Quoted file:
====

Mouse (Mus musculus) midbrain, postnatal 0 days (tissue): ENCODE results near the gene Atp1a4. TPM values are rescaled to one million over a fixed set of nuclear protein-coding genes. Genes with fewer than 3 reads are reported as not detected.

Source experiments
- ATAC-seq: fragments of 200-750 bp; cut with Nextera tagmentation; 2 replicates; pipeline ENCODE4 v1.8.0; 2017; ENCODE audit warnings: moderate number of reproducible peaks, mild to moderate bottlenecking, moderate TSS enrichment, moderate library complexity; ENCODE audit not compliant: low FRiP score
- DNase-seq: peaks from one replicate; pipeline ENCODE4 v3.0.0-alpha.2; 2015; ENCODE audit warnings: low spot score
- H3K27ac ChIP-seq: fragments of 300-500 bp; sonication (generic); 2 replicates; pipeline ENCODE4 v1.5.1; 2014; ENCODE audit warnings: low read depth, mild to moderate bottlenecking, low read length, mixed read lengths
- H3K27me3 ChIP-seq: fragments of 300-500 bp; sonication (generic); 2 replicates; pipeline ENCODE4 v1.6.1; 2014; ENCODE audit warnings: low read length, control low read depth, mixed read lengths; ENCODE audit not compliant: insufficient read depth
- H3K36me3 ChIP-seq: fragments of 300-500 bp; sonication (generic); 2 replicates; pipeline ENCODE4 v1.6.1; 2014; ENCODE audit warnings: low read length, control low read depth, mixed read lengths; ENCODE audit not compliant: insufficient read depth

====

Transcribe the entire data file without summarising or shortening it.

Mouse (Mus musculus) midbrain, postnatal 0 days (tissue): ENCODE results near the gene Atp1a4. TPM values are rescaled to one million over a fixed set of nuclear protein-coding genes. Genes with fewer than 3 reads are reported as not detected.

Source experiments
- ATAC-seq: fragments of 200-750 bp; cut with Nextera tagmentation; 2 replicates; pipeline ENCODE4 v1.8.0; 2017; ENCODE audit warnings: moderate number of reproducible peaks, mild to moderate bottlenecking, moderate TSS enrichment, moderate library complexity; ENCODE audit not compliant: low FRiP score
- DNase-seq: peaks from one replicate; pipeline ENCODE4 v3.0.0-alpha.2; 2015; ENCODE audit warnings: low spot score
- H3K27ac ChIP-seq: fragments of 300-500 bp; sonication (generic); 2 replicates; pipeline ENCODE4 v1.5.1; 2014; ENCODE audit warnings: low read depth, mild to moderate bottlenecking, low read length, mixed read lengths
- H3K27me3 ChIP-seq: fragments of 300-500 bp; sonication (generic); 2 replicates; pipeline ENCODE4 v1.6.1; 2014; ENCODE audit warnings: low read length, control low read depth, mixed read lengths; ENCODE audit not compliant: insufficient read depth
- H3K36me3 ChIP-seq: fragments of 300-500 bp; sonication (generic); 2 replicates; pipeline ENCODE4 v1.6.1; 2014; ENCODE audit warnings: low read length, control low read depth, mixed read lengths; ENCODE audit not compliant: insufficient read depth